How exercise can positively affect your environmental health

Healthy environment, healthy people

Investments in environmental health sustainability can serve as an insurance policy for health and human well-being

Environmental degradation – the air we breathe, the food we eat, the water we drink and the ecosystems that sustain us – is responsible for at least a quarter of the total global burden of disease, according to a new estimate. UNEP report entitled Healthy Environment, Healthy People

Directly addressing the interlinkages between the environment and human health presents new and interconnected opportunities to meet the Sustainable Development Goals in a more cost-effective and beneficial way. “Ensuring healthy lives and promoting well-being for all at all ages” (SDG3) – which includes a specific target related to air quality – cannot be achieved in the long term without explicit action on terrestrial ecosystems (SDG15), oceans (SDG14), cities (SDG11), water and sanitation (SDG6).

Air pollution is the world’s biggest environmental health risk (about 7 million people die worldwide each year due to daily exposure to poor air quality), but it cannot be viewed in isolation.

Environmental degradation is costly

It is estimated that environmental degradation causes 174-234 times more premature deaths than occur annually in conflict. Disproportionate impacts of environmental damage are seen among specific groups: the poor, the young, the elderly, women and migrant workers, the report says.

Zika, Ebola, MERS, SARS, Marburg… new zoonotic diseases (spread from animals to humans) are currently emerging every four months, with the main drivers being exponential population growth, intensive livestock farming (there are 36 billion domestic animals on the planet) and accompanying degraded environments and loss of biodiversity. Enhancing healthy ecosystems is key to preventing or slowing the onset of these costly diseases. Greater investment in integrated wildlife, livestock and human health surveillance is a key need.

The financial cost of environmental health risks is generally in the range of 5-10 percent of GDP, with air pollution taking the highest toll. However, there is evidence of the catalytic and multiple benefits of investment in environmental quality in terms of development, poverty reduction, resource security, reduced inequalities and reduced risks to human health and well-being.

A 2012 UNEP report entitled the role and contribution of montane forests and associated ecosystem services to the Kenyan economy showed that well-managed montane forests reduced the incidence of malarial disease and that malaria resulted in additional health costs to the government as well as labour productivity losses.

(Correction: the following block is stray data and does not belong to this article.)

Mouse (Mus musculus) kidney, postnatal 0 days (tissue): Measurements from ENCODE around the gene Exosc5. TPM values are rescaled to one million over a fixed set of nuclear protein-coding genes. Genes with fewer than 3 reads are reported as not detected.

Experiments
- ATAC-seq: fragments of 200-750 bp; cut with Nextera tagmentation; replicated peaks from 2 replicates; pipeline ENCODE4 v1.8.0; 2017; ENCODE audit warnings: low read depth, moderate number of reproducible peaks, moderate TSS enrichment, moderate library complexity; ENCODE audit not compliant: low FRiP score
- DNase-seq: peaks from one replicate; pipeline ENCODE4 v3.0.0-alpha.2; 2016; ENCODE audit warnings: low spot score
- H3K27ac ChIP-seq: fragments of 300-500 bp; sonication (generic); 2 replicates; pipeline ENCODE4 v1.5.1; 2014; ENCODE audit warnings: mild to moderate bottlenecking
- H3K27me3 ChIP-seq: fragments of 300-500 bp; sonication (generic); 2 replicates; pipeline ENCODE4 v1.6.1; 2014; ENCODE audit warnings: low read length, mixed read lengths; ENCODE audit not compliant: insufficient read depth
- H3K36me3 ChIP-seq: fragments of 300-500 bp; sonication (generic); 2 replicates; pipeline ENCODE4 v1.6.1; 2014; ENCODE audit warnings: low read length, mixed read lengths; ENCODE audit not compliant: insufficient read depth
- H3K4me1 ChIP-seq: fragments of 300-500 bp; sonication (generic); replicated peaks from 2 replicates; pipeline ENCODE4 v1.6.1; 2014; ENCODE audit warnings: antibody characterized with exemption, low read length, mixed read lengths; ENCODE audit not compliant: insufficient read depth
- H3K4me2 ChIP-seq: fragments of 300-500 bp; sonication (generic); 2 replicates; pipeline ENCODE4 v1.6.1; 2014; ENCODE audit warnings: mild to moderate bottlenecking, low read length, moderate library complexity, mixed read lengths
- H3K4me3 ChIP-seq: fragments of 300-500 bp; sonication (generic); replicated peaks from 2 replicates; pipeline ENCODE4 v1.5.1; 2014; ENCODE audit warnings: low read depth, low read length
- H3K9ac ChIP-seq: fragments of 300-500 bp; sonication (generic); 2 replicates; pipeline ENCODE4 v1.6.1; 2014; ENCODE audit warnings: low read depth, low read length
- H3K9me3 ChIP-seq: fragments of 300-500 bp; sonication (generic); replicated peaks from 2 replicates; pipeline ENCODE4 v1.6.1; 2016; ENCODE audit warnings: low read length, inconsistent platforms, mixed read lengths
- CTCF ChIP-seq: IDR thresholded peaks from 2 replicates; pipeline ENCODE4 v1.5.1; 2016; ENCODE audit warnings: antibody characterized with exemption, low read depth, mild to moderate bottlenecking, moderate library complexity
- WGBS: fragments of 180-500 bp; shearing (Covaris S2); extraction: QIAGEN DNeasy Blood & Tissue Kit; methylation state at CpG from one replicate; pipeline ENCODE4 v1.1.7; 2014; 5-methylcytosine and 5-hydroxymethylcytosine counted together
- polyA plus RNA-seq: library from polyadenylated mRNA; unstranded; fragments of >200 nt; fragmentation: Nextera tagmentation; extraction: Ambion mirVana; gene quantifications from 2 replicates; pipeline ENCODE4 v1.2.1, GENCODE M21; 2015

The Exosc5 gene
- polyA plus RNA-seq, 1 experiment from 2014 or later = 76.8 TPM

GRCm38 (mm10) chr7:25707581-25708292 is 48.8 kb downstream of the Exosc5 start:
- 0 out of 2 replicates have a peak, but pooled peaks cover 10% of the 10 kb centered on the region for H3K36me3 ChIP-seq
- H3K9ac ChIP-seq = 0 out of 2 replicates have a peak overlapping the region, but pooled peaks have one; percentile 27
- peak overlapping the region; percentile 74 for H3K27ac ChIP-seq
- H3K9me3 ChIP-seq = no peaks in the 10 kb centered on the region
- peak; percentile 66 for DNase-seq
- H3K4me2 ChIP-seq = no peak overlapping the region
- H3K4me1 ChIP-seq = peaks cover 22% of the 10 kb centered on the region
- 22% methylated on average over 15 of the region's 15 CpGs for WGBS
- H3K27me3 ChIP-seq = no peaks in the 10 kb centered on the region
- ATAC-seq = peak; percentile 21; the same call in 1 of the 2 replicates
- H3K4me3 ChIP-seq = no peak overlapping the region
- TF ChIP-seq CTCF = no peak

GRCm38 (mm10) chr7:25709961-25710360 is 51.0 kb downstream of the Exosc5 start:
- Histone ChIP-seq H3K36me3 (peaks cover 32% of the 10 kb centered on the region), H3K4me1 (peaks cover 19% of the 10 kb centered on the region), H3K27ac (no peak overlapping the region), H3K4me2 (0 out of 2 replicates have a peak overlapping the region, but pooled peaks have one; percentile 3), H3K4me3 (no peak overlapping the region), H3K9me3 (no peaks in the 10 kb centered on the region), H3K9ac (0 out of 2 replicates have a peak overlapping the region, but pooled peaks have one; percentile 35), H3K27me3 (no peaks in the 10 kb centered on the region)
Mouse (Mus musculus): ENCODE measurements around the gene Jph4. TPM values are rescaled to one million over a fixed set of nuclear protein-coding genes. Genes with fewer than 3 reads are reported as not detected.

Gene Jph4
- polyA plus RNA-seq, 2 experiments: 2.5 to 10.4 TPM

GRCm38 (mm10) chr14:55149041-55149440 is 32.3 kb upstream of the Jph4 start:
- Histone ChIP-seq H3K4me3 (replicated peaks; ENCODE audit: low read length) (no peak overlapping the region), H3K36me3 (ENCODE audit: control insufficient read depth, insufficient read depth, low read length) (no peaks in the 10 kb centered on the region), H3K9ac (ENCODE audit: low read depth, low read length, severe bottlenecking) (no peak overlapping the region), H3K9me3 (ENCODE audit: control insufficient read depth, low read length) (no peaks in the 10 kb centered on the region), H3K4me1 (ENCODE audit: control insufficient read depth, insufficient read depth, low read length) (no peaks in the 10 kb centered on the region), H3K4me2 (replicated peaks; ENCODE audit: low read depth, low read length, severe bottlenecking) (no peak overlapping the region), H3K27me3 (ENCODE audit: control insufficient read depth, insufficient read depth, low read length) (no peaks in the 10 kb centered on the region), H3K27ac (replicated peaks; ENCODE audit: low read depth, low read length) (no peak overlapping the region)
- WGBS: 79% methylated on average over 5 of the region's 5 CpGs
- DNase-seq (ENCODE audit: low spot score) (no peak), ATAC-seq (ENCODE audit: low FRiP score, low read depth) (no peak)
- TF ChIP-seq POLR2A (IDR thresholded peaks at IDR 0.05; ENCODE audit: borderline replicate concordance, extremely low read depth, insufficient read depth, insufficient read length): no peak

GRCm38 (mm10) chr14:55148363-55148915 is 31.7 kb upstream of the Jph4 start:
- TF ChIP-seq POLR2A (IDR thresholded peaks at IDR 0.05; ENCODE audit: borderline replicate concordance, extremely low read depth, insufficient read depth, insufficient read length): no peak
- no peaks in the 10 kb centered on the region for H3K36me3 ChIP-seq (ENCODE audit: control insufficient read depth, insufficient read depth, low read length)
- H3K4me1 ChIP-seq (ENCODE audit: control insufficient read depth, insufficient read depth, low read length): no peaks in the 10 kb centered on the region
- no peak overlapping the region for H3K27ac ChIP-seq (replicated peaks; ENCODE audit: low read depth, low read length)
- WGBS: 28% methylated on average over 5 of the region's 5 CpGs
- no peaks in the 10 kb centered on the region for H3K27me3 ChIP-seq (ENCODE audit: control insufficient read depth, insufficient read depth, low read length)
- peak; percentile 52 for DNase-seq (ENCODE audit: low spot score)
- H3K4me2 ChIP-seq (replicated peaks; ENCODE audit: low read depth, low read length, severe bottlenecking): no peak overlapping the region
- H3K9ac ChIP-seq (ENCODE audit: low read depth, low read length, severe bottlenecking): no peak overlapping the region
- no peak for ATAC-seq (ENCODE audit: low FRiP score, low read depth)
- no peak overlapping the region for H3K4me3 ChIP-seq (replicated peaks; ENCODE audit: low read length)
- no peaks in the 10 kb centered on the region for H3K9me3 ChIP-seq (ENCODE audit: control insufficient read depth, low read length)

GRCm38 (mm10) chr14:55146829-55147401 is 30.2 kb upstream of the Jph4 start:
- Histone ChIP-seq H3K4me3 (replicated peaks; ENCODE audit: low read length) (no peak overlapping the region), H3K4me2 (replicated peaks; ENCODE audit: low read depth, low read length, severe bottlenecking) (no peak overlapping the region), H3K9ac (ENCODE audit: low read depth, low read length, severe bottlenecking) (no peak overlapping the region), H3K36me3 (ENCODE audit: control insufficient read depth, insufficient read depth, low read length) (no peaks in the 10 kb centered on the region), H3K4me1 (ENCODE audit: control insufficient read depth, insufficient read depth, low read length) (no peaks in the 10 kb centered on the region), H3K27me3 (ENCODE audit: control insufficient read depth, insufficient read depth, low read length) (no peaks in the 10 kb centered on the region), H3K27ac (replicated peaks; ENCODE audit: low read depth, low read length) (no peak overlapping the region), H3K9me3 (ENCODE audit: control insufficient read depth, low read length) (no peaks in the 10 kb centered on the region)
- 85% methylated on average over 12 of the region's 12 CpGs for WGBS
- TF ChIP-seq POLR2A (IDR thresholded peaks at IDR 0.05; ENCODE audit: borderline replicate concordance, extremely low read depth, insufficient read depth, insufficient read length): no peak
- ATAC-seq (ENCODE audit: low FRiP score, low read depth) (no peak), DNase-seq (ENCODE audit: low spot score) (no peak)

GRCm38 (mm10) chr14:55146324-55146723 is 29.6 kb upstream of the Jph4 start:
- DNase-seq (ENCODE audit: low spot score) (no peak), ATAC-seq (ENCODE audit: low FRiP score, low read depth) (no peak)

Kenya’s montane forests, better known as Kenya’s “Water Towers”, produce direct economic value for its citizens. This value derives not only from the production of various timber and non-timber forest products, but also from a range of regulatory ecosystem services that provide insurance value to several key economic sectors. There is also a secondary or indirect multiplier effect associated with the direct economic value of water towers… Mountain forests are consistently undervalued in conventional national accounting, the report’s executive summary states.

The UNEP report Healthy Environment, Healthy People states that lack of access to clean water and sanitation causes 58 percent of diarrheal disease cases in low- and middle-income countries. Unsafe water, inadequate sanitation or poor sanitation result in 3.5 million deaths worldwide, accounting for 25 percent of premature deaths among children under 14, it said.


Mental health

There is growing evidence to suggest that exposure to the natural environment may be associated with mental health benefits.

Clean air and water, sanitation and greenery, safe workplaces can improve the quality of people’s lives: reduce mortality and morbidity, healthier lifestyles, improve the productivity of workers and their families, improve the lives of women, children and the elderly, and are essential for mental health.

Mental health problems are among the top 10 non-fatal threats in most countries, the report says.

A growing body of evidence suggests that exposure to the natural environment may be associated with mental health benefits. Proximity to greenery is associated with lower levels of stress and reduced symptomology of depression and anxiety, while interacting with nature can improve cognitive abilities in children with attention deficit disorder and individuals with depression.


A 2014 epidemiological study found that people who move to greener urban areas benefit from sustained improvements in their mental health.

“It is increasingly evident that the 2.2 million years our species spent in the natural environment is a consequence of modern mental health… The accumulating strength of research from various disciplines makes it difficult to dismiss the clinical relevance of the natural environment in 21st century mental health care.,” another report states.

An integrated approach

Based on evidence of the links between poor environmental quality and health, the report identifies several priority problem areas that require urgent policy attention, including:

Unsafe water, inadequate sanitation, or inadequate sanitation that cause mortality, morbidity, and loss of economic productivity;

Nutritionally poor diet composition and quality, as well as increased physical inactivity, which have increased the growth of non-communicable diseases worldwide; and

Degraded ecosystems and pressure on Earth’s natural systems that reduce ecosystem services that support human health, increase exposure to natural disasters, food security, and occasionally lead to disease outbreaks.




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